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JACC Heart Fail. 2013 Jun;1(3):245-51. doi: 10.1016/j.jchf.2013.01.008. Epub 2013 Jun 3.

Validated, electronic health record deployable prediction models for assessing patient risk of 30-day rehospitalization and mortality in older heart failure patients.

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Duke Clinical Research Institute, Duke University Medical Center, Durham, North Carolina. Electronic address:
Duke Clinical Research Institute, Duke University Medical Center, Durham, North Carolina.
University of California Los Angeles, Los Angeles, California.
Palo Alto VA Medical Center, Palo Alto, California.



The study sought to derive and validate risk-prediction tools from a large nationwide registry linked with Medicare claims data.


Few clinical models have been developed utilizing data elements readily available in electronic health records (EHRs) to facilitate "real-time" risk estimation.


Heart failure (HF) patients ≥ 65 years of age hospitalized in the GWTG-HF (Get With The Guidelines-Heart Failure) program were linked with Medicare claims from January 2005 to December 2009. Multivariable models were developed for 30-day mortality after admission, 30-day rehospitalization after discharge, and 30-day mortality/rehospitalization after discharge. Candidate variables were selected based on availability in EHRs and prognostic value. The models were validated in a 30% random sample and separately in patients with reduced and preserved ejection fraction (EF).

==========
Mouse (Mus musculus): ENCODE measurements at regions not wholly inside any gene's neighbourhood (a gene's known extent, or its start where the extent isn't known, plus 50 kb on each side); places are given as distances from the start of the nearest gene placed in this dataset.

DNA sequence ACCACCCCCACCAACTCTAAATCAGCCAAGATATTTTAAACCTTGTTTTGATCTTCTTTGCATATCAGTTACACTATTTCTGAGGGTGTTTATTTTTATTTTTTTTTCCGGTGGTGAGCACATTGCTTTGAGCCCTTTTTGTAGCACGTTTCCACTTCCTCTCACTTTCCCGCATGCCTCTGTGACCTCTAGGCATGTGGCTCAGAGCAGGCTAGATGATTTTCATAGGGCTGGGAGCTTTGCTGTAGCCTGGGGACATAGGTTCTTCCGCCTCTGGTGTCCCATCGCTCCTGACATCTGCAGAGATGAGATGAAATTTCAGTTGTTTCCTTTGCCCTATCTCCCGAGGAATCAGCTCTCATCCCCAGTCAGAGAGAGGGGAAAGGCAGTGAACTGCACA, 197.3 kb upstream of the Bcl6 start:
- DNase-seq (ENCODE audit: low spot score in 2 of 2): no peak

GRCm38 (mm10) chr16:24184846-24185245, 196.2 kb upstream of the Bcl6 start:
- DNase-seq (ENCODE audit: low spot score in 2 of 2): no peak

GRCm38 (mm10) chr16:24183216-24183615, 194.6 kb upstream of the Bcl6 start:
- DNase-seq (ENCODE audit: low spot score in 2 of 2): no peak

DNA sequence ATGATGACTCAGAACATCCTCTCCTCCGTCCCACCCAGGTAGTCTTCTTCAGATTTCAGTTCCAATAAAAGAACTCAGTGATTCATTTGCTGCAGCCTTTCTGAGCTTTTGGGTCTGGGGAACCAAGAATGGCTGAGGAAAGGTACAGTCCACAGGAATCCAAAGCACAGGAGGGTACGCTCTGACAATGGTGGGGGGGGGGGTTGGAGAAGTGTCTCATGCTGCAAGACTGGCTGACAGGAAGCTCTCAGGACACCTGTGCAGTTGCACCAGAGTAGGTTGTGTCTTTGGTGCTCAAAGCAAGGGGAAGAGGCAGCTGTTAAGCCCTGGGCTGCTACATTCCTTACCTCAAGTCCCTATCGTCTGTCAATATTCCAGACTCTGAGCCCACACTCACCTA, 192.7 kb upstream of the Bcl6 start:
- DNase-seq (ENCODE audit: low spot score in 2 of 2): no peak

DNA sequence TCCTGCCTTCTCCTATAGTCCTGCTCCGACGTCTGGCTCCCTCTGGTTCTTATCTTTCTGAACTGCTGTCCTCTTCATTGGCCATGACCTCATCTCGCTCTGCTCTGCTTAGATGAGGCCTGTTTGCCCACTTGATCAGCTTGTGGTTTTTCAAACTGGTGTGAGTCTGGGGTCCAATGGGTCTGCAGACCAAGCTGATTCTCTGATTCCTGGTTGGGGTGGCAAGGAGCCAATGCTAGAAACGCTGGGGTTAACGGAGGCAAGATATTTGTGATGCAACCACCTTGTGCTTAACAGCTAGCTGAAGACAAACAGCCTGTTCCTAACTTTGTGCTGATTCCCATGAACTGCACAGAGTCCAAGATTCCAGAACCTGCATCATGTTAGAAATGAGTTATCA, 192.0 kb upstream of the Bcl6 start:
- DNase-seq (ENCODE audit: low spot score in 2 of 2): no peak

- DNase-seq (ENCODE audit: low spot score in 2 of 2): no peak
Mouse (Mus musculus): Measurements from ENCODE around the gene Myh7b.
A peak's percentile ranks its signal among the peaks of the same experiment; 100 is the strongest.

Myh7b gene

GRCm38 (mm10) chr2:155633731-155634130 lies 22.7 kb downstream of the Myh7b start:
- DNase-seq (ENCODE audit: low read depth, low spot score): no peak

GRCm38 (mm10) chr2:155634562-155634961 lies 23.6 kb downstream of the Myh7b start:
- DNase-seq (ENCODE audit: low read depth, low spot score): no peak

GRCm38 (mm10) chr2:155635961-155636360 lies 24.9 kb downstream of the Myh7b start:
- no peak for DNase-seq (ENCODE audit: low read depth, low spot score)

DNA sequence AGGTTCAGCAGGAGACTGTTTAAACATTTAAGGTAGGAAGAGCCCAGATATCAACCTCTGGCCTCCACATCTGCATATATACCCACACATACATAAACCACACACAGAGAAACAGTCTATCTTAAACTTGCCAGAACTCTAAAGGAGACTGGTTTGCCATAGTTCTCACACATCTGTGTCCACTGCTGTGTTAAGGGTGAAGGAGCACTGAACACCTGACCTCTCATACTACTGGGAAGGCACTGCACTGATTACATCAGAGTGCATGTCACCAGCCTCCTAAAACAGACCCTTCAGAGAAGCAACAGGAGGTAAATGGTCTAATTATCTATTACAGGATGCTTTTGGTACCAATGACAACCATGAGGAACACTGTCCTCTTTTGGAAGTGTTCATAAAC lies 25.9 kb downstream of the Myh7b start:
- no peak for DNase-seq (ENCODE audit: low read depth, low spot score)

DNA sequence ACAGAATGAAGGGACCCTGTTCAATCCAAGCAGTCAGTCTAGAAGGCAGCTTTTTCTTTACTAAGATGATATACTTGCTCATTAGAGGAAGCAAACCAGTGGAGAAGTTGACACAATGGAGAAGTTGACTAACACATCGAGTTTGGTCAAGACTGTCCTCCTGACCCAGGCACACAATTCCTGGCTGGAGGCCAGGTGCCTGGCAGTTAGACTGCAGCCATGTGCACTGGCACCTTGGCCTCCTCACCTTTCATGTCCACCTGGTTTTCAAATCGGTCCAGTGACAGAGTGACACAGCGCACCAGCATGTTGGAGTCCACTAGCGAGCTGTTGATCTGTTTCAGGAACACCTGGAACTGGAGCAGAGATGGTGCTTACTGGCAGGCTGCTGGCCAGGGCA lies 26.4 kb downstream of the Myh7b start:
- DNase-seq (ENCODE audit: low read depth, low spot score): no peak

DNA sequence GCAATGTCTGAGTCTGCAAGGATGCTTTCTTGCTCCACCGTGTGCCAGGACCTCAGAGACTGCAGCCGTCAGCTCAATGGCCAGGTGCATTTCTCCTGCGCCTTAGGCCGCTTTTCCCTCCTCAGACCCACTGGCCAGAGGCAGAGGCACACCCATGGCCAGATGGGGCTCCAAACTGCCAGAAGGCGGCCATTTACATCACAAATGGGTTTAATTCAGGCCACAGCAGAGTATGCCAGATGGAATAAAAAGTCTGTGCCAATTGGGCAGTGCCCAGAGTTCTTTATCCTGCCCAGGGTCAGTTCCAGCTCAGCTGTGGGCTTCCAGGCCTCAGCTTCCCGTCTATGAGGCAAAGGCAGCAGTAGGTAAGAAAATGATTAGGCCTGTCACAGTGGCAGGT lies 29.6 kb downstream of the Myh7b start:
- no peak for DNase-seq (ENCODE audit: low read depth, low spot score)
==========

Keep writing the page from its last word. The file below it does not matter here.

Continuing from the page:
Among 33,349 patients at 160 hospitals, 3,002 (9.1%) died within 30 days of admission, 7,020 (22.8%) were rehospitalized within 30 days of discharge, and 8,374 (27.2%) died or were rehospitalized within 30 days of discharge. Compared with patients classified as low risk, high-risk patients had significantly higher odds of death (odds ratio [OR]: 8.82, 95% confidence interval [CI]: 7.58 to 10.26), rehospitalization (OR: 1.99, 95% CI: 1.86 to 2.13), and death/rehospitalization (OR: 2.65, 95% CI: 2.44 to 2.89). The 30-day mortality model demonstrated good discrimination (c-index 0.75) while the rehospitalization and death/rehospitalization models demonstrated more modest discrimination (c-indices of 0.59 and 0.62), with similar performance in the validation cohort and for patients with preserved and reduced EF.


These predictive models allow for risk stratification of 30-day outcomes for patients hospitalized with HF and may provide a validated, point-of-care tool for clinical decision making.


electronic health records; heart failure; predictive models; risk stratification

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